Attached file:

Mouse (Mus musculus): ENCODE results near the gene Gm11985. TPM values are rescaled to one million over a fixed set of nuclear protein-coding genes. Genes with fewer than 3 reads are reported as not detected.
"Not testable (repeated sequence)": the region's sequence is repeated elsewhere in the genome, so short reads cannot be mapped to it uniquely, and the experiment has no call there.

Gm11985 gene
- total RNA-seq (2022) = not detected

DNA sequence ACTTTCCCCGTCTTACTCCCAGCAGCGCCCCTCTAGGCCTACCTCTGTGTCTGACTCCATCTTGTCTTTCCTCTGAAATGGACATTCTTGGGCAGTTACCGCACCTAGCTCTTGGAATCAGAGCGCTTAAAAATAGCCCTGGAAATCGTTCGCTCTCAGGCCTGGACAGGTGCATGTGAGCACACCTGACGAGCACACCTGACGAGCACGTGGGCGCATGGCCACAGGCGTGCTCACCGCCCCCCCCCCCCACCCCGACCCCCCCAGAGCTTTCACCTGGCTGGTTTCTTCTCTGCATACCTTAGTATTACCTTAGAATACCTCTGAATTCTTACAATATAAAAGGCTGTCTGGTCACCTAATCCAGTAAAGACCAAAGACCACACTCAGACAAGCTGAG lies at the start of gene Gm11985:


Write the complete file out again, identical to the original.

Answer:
Mouse (Mus musculus): ENCODE results near the gene Gm11985. TPM values are rescaled to one million over a fixed set of nuclear protein-coding genes. Genes with fewer than 3 reads are reported as not detected.
"Not testable (repeated sequence)": the region's sequence is repeated elsewhere in the genome, so short reads cannot be mapped to it uniquely, and the experiment has no call there.

Gm11985 gene
- total RNA-seq (2022) = not detected

DNA sequence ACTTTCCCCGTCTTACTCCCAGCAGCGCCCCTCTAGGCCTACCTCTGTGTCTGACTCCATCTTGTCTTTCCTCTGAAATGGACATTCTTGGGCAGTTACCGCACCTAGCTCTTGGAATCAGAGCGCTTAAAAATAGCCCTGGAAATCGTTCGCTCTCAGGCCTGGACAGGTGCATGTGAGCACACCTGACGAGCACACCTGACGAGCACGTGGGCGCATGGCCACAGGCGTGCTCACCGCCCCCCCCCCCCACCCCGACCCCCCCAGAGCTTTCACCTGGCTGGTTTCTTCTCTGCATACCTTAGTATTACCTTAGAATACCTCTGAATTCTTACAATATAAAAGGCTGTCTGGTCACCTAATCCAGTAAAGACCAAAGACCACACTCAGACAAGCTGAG lies at the start of gene Gm11985: